One last thing I can recommend in terms of this is to force yourself to go through your VST folders at least twice a year and… get rid of what you’re not using! It is sometimes difficult to unclutter our digital library because we might think: “Oh, I’ll need this for later” but it is best to embrace what your practice reveals and stick to the tools that benefit it!

CPU Optimizations

All right, let’s say you’re currently using VSTs in TouchDesigner. Here are some tips to keep your workflow clean and prime.

Let’s think of a sound designer working in Ableton Live. It is good practice to avoid putting unnecessary pressure on the CPU capabilities of the computer, and therefore we should strive to organize our TouchDesigner signal flow and VST usage in the best way possible.

For instance, if these were all the plug-ins used in an audio channel, what would happen if we had ten similar audio channels, all using the same effects separately?

We’d be wasting CPU power in tasks that could be optimized through a better application of our VSTs and a better development of our signal chain. In the audio world this is called a “bus.”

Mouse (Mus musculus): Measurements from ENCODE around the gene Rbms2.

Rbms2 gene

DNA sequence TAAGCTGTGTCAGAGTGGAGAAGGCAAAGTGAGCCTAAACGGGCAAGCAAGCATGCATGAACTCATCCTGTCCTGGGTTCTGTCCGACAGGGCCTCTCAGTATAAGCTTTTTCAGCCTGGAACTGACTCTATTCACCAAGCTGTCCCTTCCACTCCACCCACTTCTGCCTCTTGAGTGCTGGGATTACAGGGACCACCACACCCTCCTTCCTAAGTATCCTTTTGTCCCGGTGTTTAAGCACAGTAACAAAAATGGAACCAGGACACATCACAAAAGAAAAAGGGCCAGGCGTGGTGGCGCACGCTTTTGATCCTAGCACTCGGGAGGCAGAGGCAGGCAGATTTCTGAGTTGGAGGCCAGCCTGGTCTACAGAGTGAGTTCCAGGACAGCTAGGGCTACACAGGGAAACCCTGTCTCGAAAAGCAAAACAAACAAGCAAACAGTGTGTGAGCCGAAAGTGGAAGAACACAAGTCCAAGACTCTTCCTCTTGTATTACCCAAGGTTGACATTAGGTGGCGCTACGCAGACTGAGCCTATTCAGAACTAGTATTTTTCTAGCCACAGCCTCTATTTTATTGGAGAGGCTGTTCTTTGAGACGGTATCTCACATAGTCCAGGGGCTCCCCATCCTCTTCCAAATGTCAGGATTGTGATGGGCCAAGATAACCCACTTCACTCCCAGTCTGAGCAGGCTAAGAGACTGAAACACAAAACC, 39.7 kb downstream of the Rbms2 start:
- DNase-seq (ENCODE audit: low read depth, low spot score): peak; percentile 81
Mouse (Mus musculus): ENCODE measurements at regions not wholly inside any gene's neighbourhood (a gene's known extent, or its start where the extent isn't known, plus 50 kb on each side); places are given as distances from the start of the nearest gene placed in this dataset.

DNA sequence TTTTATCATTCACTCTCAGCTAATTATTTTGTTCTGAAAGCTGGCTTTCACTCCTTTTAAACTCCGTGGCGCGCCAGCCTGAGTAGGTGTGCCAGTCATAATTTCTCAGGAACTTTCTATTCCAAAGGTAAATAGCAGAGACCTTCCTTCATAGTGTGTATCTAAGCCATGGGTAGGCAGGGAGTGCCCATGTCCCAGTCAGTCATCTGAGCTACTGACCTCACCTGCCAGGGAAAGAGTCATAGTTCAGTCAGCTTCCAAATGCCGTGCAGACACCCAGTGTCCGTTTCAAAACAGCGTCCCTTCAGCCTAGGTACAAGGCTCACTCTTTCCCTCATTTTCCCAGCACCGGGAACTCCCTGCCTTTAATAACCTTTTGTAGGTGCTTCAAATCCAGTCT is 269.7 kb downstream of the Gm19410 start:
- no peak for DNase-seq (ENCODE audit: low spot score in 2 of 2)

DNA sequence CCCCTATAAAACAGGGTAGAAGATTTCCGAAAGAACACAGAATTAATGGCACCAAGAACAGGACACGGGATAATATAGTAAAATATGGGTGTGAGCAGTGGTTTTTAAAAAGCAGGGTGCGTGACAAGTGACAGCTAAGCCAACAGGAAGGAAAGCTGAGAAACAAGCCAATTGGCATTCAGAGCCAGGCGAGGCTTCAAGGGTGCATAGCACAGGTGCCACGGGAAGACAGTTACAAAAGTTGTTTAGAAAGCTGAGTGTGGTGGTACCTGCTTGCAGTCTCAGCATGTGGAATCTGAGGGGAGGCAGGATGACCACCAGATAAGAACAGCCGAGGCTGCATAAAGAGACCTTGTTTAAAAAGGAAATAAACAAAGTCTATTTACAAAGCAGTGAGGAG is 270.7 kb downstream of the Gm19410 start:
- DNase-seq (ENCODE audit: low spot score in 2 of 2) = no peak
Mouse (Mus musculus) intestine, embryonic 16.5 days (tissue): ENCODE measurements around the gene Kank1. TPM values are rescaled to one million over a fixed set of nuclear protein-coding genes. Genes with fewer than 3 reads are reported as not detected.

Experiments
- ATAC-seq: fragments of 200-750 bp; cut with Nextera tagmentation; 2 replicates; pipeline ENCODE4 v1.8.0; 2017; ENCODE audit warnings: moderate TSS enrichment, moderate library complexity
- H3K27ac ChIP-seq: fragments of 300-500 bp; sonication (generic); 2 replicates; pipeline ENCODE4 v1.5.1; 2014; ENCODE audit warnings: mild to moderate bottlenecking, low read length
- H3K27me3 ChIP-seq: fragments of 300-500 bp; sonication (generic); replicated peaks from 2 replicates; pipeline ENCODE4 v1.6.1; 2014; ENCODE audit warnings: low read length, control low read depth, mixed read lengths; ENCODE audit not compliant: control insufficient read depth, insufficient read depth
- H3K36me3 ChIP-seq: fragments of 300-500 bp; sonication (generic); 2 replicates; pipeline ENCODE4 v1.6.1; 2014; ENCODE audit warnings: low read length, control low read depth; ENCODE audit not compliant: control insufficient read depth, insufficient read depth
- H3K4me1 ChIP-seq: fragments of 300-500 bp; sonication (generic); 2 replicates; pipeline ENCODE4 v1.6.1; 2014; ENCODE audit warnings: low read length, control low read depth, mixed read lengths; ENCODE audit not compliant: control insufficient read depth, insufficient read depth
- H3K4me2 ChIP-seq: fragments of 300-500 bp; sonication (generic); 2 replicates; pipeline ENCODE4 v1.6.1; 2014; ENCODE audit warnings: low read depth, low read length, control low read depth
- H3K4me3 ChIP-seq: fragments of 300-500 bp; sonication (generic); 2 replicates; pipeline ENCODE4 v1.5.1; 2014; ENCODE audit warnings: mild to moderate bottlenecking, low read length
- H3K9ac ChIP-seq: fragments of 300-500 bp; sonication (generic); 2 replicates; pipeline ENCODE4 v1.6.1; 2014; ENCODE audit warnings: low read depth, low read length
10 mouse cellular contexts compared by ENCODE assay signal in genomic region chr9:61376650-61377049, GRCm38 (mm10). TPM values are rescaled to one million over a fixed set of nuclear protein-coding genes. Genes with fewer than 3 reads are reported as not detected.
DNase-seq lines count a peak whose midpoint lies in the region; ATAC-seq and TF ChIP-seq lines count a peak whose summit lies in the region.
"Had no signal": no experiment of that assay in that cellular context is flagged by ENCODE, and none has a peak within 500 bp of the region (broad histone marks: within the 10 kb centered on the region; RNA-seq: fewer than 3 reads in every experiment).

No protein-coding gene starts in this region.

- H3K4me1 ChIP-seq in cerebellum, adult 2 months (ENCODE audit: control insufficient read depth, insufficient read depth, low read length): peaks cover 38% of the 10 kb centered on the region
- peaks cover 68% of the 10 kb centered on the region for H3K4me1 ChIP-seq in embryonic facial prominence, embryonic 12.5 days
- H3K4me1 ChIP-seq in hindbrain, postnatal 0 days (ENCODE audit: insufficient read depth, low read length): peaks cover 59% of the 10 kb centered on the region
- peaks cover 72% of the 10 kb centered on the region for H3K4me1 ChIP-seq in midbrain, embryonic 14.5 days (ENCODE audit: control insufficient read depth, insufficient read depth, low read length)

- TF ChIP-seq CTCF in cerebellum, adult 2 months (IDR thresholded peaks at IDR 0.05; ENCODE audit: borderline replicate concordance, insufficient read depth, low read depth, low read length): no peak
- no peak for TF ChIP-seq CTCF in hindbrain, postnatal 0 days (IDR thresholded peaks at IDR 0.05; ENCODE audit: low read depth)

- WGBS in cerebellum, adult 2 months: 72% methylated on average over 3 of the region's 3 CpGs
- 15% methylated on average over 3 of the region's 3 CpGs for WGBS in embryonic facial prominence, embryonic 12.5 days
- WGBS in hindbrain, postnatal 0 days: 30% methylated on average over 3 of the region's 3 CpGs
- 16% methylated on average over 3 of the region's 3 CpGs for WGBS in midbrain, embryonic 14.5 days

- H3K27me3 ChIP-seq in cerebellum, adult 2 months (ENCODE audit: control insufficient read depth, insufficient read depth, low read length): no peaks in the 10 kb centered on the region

How does an audio bus work? Well, multiple audio channels are routed into a single track, and subsequently processed as a whole. Taking pressure off the CPU and minimizing the effort needed to process our audio. This is a technique used in cases where we have a “family” of similar or related sounds, for which we would want a general processing and not an individual and separate approach. You can think of examples like grouping percussion elements into a bus or grouping all the vocals into a single bus. The image below shows a bunch of channels all feeding into a single bus that holds our effects chain: